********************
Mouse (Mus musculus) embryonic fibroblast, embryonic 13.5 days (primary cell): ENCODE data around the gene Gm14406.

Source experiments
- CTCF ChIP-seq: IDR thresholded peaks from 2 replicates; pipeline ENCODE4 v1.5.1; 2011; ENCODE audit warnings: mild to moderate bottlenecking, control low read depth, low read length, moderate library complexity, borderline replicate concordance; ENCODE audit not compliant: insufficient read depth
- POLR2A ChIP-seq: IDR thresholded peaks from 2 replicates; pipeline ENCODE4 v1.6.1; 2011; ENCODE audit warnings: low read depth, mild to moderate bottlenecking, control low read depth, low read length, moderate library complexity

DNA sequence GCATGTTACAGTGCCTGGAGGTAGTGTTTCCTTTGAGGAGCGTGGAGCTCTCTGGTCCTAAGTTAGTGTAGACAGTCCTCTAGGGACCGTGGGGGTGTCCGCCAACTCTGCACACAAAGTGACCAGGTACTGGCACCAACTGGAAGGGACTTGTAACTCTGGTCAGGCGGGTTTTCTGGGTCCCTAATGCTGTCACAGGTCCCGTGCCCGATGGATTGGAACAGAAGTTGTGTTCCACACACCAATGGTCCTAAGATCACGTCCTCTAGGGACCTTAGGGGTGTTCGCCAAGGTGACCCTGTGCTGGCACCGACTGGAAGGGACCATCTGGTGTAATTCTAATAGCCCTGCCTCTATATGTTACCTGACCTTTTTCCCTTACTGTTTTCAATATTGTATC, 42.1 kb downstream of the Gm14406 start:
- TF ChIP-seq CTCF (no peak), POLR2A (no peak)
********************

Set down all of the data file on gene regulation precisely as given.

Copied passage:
Mouse (Mus musculus) embryonic fibroblast, embryonic 13.5 days (primary cell): ENCODE data around the gene Gm14406.

Source experiments
- CTCF ChIP-seq: IDR thresholded peaks from 2 replicates; pipeline ENCODE4 v1.5.1; 2011; ENCODE audit warnings: mild to moderate bottlenecking, control low read depth, low read length, moderate library complexity, borderline replicate concordance; ENCODE audit not compliant: insufficient read depth
- POLR2A ChIP-seq: IDR thresholded peaks from 2 replicates; pipeline ENCODE4 v1.6.1; 2011; ENCODE audit warnings: low read depth, mild to moderate bottlenecking, control low read depth, low read length, moderate library complexity

DNA sequence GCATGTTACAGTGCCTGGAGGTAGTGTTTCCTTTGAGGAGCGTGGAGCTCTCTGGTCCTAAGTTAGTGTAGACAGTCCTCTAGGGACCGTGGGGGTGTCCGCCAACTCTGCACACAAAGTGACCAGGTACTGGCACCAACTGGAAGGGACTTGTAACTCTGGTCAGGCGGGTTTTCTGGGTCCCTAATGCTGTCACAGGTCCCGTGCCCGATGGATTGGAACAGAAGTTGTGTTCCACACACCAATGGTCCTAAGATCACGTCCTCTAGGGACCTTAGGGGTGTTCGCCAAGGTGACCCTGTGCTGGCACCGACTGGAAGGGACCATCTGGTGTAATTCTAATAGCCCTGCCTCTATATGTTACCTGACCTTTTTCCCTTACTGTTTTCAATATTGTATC, 42.1 kb downstream of the Gm14406 start:
- TF ChIP-seq CTCF (no peak), POLR2A (no peak)